The article about my previous research has finally been published in the IMIA Yearbook 2013. It is meant to provide a practitioner’s perspective on the use of medical free/libre and open source software (FLOSS) in clinical routine. In this context I examined and presented the opinions and experiences of chief information officers (CIO) working at larger hospitals. The abstract reads like this:
Objectives: To assess and analyze the attitude of health IT executives towards the utilization of specialized medical Open Source software (OSS) in Germany’s and other European countries’ health care delivery.
Methods: After an initial literature review a field study was carried out based on semi-structured expert interviews. Eight German and 11 other European health IT executives were surveyed. The results were qualitatively analyzed using the grounded theory approach. Identified concepts were reviewed using SWOT analysis.
Results: In total, 13 strengths, 11 weaknesses, 3 opportunities, and 8 threats of the utilization of OSS in a clinical setting could be identified. Additionally, closely related aspects like general software procurement criteria, the overall attitude of health IT executives, users, and management towards OSS and its current and future use could as well be assessed.
Conclusions: Medical OSS is rarely used in health care delivery. In order to capitalize the unique advantages of OSS in a clinical setting, complex requirements need to be addressed. Short-comings of OSS describe an attractive breeding ground for new commercial offerings and services that need yet to be seen.
Schmuhl, H., Heinze, O., & Bergh, B. (2013). Use of Open Source Software in Health Care Delivery – Results of a Qualitative Field Study. Contribution of the EFMI LIFOSS Working Group. Yearbook of medical informatics, 8(1), 107–13.
Es fehlen einem erst mal die Worte, nachdem man das ZDF Interview (YouTube, Transkript) von Bierdimpfl CSU-Politiker und “Innenminister” Hans-Peter Friedrich vom 12.07.2013 gesehen hat. Ihm scheint auch nicht ganz wohl bei der Sache zu sein. Trotzdem sollen an dieser Stelle – zu unserer Sicherheit – ein paar Informationen im Kontext des “Überwachungsskandals” zusammengetragen werden und wie wir uns selbst schützen können:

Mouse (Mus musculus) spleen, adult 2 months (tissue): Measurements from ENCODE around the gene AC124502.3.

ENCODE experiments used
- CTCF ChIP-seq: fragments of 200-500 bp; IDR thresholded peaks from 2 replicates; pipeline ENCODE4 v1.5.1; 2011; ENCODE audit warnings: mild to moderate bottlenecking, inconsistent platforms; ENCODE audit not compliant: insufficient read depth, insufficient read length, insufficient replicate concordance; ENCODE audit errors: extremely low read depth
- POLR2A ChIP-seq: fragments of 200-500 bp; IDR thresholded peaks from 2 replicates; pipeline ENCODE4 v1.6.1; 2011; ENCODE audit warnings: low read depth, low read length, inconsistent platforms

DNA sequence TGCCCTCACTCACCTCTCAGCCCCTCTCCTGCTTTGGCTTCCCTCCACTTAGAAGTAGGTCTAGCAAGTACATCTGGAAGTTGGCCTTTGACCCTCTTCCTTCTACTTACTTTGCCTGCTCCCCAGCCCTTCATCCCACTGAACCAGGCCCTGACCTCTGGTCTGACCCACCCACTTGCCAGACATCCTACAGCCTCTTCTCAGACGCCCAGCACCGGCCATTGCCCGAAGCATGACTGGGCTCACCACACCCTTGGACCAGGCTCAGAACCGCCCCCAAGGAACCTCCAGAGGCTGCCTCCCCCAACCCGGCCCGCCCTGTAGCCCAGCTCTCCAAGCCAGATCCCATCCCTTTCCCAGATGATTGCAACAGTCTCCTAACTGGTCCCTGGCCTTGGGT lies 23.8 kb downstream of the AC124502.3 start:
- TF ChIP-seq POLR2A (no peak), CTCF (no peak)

Nach einem Bericht der Monterey Herald hat die U.S. Army in ihrem Netzwerk, also für sämtliche Mitarbeiter weltweit, den Zugriff auf die Webseiten des Guardians blockiert, nachdem dort die ersten Berichte zu PRISM veröffentlicht wurden. “Netzwerk-Hygiene” nennt sich das. (via Heise Online)
A general overview article about free/libre and open source software in the context of health care to which I strongly contributed as co-author has recently been published in the IMIA Yearbook 2011. The abstract reads like this:
Objectives: To analyze the contribution of Free/Libre Open Source Software in health care (FLOSS-HC) and to give perspectives for future developments.
Methods: The paper summarizes FLOSS-related trends in health care as anticipated by members of the IMIA Open Source Working Group. Data were obtained through literature review and personal experience and observations of the authors in the last two decades. A status quo is given by a frequency analysis of the database of Medfloss.org, one of the world’s largest platforms dedicated to FLOSS-HC. The authors discuss current problems in the field of health care and finally give a prospective roadmap, a projection of the potential influences of FLOSS in health care.
Results: FLOSS-HC already exists for more than 2 decades. Several projects have shown that FLOSS may produce highly competitive alternatives to proprietary solutions that are at least equivalent in usability and have a better total cost of ownership ratio. The Medfloss.org database currently lists 221 projects of diverse application types.
Conclusions: FLOSS principles hold a great potential for addressing several of the most critical problems in health care IT. The authors argue that an ecosystem perspective is relevant and that FLOSS principles are best suited to create health IT systems that are able to evolve over time as medical knowledge, technologies, insights, workflows etc. continuously change. All these factors that inherently influence the development of health IT systems are changing at an ever growing pace. Traditional models of software engineering are not able to follow these changes and provide up-to-date systems for an acceptable cost/value ratio. To allow FLOSS to positively influence Health IT in the future a “FLOSS-friendly” environment has to be provided. Policy makers should resolve uncertainties in the legal framework that disfavor FLOSS. Certification procedures should be specified in a way that they do not raise additional barriers for FLOSS.